The wound inflammatory response exacerbates growth of pre-neoplastic cells and progression to cancer.

Antonio N, Bønnelykke-Behrndtz ML, Ward LC, Collin J, Christensen IJ, Steiniche T, Schmidt H, Feng Y, Martin P - EMBO J. (2015)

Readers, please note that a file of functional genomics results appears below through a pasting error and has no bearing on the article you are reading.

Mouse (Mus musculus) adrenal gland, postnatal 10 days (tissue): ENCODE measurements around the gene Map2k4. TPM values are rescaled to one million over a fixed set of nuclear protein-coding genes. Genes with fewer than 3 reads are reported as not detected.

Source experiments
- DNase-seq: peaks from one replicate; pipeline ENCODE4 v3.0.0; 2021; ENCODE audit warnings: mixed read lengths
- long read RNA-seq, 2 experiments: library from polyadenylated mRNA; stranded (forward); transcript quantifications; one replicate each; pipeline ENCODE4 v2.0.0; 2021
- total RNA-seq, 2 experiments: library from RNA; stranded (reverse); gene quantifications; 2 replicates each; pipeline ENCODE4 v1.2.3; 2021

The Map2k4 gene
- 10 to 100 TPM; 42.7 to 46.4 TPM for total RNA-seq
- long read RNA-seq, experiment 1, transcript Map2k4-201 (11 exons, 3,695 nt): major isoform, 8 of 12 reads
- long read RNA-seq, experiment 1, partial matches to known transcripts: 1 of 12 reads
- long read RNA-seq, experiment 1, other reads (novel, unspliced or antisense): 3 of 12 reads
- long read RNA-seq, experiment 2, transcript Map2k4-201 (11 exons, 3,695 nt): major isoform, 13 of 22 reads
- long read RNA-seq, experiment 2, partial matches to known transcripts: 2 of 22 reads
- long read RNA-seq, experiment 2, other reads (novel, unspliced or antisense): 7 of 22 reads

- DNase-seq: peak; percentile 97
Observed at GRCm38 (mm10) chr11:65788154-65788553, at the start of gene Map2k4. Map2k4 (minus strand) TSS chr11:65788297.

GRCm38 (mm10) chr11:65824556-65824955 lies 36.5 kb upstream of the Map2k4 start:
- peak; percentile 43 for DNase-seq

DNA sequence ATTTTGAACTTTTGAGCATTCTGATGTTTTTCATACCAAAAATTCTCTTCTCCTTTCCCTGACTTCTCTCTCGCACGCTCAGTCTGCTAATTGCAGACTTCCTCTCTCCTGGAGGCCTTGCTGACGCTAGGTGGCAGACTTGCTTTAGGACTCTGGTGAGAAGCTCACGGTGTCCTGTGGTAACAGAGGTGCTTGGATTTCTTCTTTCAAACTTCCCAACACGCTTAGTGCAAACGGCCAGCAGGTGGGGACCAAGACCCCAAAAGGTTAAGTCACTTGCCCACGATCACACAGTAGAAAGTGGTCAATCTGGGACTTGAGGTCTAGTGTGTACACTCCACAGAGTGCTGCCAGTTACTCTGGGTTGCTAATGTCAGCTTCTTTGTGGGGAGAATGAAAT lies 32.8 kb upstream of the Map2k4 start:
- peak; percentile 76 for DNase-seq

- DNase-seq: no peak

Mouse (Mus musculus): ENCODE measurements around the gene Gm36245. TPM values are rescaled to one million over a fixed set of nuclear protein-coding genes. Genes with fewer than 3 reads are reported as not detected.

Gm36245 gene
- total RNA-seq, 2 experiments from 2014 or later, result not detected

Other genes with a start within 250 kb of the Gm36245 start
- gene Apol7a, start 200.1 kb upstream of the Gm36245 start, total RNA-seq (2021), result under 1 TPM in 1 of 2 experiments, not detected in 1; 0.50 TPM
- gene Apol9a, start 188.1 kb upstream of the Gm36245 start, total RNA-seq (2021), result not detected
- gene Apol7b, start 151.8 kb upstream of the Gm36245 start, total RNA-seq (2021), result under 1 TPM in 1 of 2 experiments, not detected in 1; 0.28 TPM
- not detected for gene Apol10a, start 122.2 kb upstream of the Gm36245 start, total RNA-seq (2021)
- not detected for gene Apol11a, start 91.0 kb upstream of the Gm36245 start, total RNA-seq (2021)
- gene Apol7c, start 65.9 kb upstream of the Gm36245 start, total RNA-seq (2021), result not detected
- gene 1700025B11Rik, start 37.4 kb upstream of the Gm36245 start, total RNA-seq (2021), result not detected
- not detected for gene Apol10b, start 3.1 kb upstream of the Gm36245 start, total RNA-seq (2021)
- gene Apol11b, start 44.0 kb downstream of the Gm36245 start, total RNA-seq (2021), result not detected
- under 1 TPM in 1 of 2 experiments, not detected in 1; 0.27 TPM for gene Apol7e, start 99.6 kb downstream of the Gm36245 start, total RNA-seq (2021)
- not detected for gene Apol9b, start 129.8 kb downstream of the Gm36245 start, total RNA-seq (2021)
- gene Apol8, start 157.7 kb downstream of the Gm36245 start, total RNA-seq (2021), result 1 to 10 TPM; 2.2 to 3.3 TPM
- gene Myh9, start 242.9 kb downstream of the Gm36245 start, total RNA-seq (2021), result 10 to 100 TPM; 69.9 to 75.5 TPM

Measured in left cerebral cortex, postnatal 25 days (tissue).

Ulcerated human melanomas show a correlation between level of neutrophil influx, tumour cell proliferation and prognostic outcomeA–C’’ Typical non-ulcerated, moderate and excessively ulcerated melanomas, respectively, all immunostained for pan-cytokeratin to illustrate epidermal wound margins. (A’, B’ and C’) High magnification details from (A, B and C) (highlighted by red boxes) co-stained for CD66b to illustrate neutrophil accumulation. (A’’, B’’ and C’’) Parallel sections from the same patient blocks, but stained for MelanA and Ki67 to determine proliferating melanoma cells.D Graph illustrating the extent of correlation between neutrophil influx and tumour cell proliferation (P = 0.002; R2 = 0.17). Solid dots are from non-ulcerated lesions and show a good correlation, whereas circles represent ulcerated melanomas.E Graph showing considerably less correlation between macrophage influx and tumour cell proliferation (P = 0.56; R2 = 0.10).F A series of Kaplan–Meier curves illustrating the link between neutrophil influx (total absence, moderate infiltration (<75 percentile)) and excessive infiltration (>75 percentile) and prognostic outcome in patients with non-ulcerated and ulcerated melanomas, respectively.Data information: Scale bars represent 3 mm (A), 6 mm (B), 10 mm (C) and 200 μm (all other panels).